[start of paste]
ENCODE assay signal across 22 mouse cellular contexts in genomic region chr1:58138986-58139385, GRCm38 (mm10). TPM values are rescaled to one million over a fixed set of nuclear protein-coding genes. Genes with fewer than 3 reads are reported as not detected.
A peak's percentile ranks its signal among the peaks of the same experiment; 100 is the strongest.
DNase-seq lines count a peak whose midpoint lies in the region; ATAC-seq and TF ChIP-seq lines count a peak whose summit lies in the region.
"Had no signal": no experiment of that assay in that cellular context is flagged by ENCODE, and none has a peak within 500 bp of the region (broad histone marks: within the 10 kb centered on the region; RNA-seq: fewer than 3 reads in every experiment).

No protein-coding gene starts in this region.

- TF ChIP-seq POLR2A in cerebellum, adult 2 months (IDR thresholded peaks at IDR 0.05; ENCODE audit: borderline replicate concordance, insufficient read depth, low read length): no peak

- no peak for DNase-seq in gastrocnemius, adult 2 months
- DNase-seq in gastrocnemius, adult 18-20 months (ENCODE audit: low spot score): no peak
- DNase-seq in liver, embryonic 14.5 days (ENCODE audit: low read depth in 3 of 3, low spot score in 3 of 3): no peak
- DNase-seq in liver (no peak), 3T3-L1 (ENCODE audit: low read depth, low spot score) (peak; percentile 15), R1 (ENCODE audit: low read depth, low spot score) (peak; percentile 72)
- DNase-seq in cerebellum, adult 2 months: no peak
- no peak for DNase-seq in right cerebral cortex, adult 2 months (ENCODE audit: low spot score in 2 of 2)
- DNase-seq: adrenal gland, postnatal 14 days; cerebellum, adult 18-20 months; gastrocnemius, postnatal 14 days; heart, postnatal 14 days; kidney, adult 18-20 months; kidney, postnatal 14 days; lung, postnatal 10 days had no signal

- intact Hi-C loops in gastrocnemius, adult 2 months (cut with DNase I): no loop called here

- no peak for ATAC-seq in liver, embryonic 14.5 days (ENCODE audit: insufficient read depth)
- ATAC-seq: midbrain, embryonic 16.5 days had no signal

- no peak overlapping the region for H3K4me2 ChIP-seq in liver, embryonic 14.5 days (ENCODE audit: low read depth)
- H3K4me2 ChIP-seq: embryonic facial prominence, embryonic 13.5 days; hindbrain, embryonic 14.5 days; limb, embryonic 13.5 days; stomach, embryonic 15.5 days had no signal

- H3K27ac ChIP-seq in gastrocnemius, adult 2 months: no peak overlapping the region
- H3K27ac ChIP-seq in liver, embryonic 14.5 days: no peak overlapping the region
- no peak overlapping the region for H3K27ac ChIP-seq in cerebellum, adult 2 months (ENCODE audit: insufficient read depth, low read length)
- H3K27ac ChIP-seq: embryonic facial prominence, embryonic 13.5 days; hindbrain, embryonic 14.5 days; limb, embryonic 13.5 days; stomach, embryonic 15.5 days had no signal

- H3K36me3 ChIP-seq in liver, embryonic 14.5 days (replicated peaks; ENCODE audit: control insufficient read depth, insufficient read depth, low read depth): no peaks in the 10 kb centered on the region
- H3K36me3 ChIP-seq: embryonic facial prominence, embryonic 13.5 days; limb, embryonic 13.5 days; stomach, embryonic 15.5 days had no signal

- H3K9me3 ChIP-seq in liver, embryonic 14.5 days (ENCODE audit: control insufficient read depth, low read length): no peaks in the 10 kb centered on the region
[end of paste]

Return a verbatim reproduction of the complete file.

ENCODE assay signal across 22 mouse cellular contexts in genomic region chr1:58138986-58139385, GRCm38 (mm10). TPM values are rescaled to one million over a fixed set of nuclear protein-coding genes. Genes with fewer than 3 reads are reported as not detected.
A peak's percentile ranks its signal among the peaks of the same experiment; 100 is the strongest.
DNase-seq lines count a peak whose midpoint lies in the region; ATAC-seq and TF ChIP-seq lines count a peak whose summit lies in the region.
"Had no signal": no experiment of that assay in that cellular context is flagged by ENCODE, and none has a peak within 500 bp of the region (broad histone marks: within the 10 kb centered on the region; RNA-seq: fewer than 3 reads in every experiment).

No protein-coding gene starts in this region.

- TF ChIP-seq POLR2A in cerebellum, adult 2 months (IDR thresholded peaks at IDR 0.05; ENCODE audit: borderline replicate concordance, insufficient read depth, low read length): no peak

- no peak for DNase-seq in gastrocnemius, adult 2 months
- DNase-seq in gastrocnemius, adult 18-20 months (ENCODE audit: low spot score): no peak
- DNase-seq in liver, embryonic 14.5 days (ENCODE audit: low read depth in 3 of 3, low spot score in 3 of 3): no peak
- DNase-seq in liver (no peak), 3T3-L1 (ENCODE audit: low read depth, low spot score) (peak; percentile 15), R1 (ENCODE audit: low read depth, low spot score) (peak; percentile 72)
- DNase-seq in cerebellum, adult 2 months: no peak
- no peak for DNase-seq in right cerebral cortex, adult 2 months (ENCODE audit: low spot score in 2 of 2)
- DNase-seq: adrenal gland, postnatal 14 days; cerebellum, adult 18-20 months; gastrocnemius, postnatal 14 days; heart, postnatal 14 days; kidney, adult 18-20 months; kidney, postnatal 14 days; lung, postnatal 10 days had no signal

- intact Hi-C loops in gastrocnemius, adult 2 months (cut with DNase I): no loop called here

- no peak for ATAC-seq in liver, embryonic 14.5 days (ENCODE audit: insufficient read depth)
- ATAC-seq: midbrain, embryonic 16.5 days had no signal

- no peak overlapping the region for H3K4me2 ChIP-seq in liver, embryonic 14.5 days (ENCODE audit: low read depth)
- H3K4me2 ChIP-seq: embryonic facial prominence, embryonic 13.5 days; hindbrain, embryonic 14.5 days; limb, embryonic 13.5 days; stomach, embryonic 15.5 days had no signal

- H3K27ac ChIP-seq in gastrocnemius, adult 2 months: no peak overlapping the region
- H3K27ac ChIP-seq in liver, embryonic 14.5 days: no peak overlapping the region
- no peak overlapping the region for H3K27ac ChIP-seq in cerebellum, adult 2 months (ENCODE audit: insufficient read depth, low read length)
- H3K27ac ChIP-seq: embryonic facial prominence, embryonic 13.5 days; hindbrain, embryonic 14.5 days; limb, embryonic 13.5 days; stomach, embryonic 15.5 days had no signal

- H3K36me3 ChIP-seq in liver, embryonic 14.5 days (replicated peaks; ENCODE audit: control insufficient read depth, insufficient read depth, low read depth): no peaks in the 10 kb centered on the region
- H3K36me3 ChIP-seq: embryonic facial prominence, embryonic 13.5 days; limb, embryonic 13.5 days; stomach, embryonic 15.5 days had no signal

- H3K9me3 ChIP-seq in liver, embryonic 14.5 days (ENCODE audit: control insufficient read depth, low read length): no peaks in the 10 kb centered on the region